Two teachers who worked at a school at the centre of the ‘Trojan Horse’ affair, where pupils were “fed on a diet of Islam”, have been banned indefinitely.
Inamulhaq Anwar, 34, and 41-year-old Akeel Ahmed had denied a central allegation that they had agreed with others, on or before March of 2014, to the inclusion of “an undue amount of religious influence in pupils’ education”.
At the end of last year a professional standards panel handed both the former staff members at Park View Academy in Alum Rock, Birmingham, interim teaching bans after finding the allegation proven, while a final decision was awaited.
Today the National College for Teaching and Leadership (NCTL) announced that Mr Anwar would serve an indefinite ban for a minimum period of six years.
His former colleague, Mr Ahmed will serve a ban with a minimum term of three years.
The decision means that neither man is allowed to teach in any school, sixth-form college, youth accommodation or children’s home in England.
Both Mr Anwar and Mr Ahmed can apply to have the bans set aside but only after the minimum terms have elapsed.
Brian Tytherleigh, the Department for Education (DfE) decision-maker appointed by the education secretary, said: “Mr Inamulhaq Anwar is prohibited from teaching indefinitely and cannot teach in any school, sixth-form college, relevant youth accommodation or children’s home in England.
“He may apply for the prohibition order to be set aside, but not until 18 February 2022, six years from the date of this order at the earliest. This is not an automatic right to have the prohibition order removed.”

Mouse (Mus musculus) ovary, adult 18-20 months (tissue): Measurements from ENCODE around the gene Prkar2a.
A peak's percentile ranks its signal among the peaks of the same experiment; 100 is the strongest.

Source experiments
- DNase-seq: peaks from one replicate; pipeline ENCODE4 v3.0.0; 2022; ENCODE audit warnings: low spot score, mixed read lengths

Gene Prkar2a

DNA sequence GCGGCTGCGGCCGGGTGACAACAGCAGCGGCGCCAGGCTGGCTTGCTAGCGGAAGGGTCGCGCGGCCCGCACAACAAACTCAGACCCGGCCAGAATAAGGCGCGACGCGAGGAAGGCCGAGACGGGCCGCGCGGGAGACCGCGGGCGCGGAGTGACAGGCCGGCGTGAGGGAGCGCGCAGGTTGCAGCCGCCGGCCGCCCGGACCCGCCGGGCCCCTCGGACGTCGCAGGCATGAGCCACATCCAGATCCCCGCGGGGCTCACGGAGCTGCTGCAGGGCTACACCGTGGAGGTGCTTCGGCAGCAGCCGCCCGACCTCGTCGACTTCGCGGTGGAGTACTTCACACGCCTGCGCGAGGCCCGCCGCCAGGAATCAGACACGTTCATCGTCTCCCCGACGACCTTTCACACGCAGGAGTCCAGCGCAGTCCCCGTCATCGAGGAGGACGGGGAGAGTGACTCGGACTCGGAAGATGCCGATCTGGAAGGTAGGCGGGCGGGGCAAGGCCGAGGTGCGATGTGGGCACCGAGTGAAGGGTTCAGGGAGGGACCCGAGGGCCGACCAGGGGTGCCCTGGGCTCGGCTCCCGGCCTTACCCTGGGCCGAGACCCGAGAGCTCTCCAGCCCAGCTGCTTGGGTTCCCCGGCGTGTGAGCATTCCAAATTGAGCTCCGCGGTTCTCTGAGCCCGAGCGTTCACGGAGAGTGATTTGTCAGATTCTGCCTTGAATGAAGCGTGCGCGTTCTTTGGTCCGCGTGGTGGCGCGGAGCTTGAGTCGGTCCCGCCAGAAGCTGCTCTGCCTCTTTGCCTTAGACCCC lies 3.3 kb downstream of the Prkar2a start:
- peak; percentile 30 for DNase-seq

In relation to Mr Ahmed, Mr Tytherleigh added: “He may apply for the prohibition order to be set aside, but not until 18 February 2019, three years from the date of this order at the earliest.”
Both men have 28 days to appeal against their bans to the High Court.
Last November an NCTL panel recommended teaching bans, after concluding pupils had been “immersed in orthodox Islamic doctrine” through measures including the use of the school loudspeaker system to broadcast a daily call-to-prayer to Park View’s pupils.
The panel also found while there was no formal agreement to change the character of the schools involved, there had been a coordinated attempt at the state-funded schools to include “undue religious influence”.
But it found no evidence of Islamic “extremism” at work in the classrooms.
In all, 13 former staff members including ex-headteachers at Park View Educational Trust (PVET) and Oldknow Academy have been facing misconduct hearings, as a result of scandal’s fallout.
The panel said that it had heard “credible” evidence from a staff member who described Mr Ahmed and Mr Anwar’s roles as that of “generals” in contributing to making sure pupils were “fed a diet of Islam”, which had in turn “stifled their development as normal teenagers”.
The panel also found the men’s conduct tended to undermine tolerance and respect for the faith and belief of others. Separately, Mr Anwar was also found to have breached proper recruitment procedures at Park View’s sister school Nansen Primary, in hiring a man he knew personally – Razwan Faraz.
Mr Faraz, former deputy head of Nansen, is currently facing allegations that he breached professional standards of conduct as a teacher in a separate hearing.
Park View – part of PVET – was at the centre of anonymous allegations that claimed there was a wider plot by Muslim hard-liners to take control of several Birmingham schools.
The allegations sparked investigations by several agencies including the DfE and Ofsted.
Following the scandal Park View Academy was placed in special measures by Ofsted. It has since been renamed Rockwood Academy.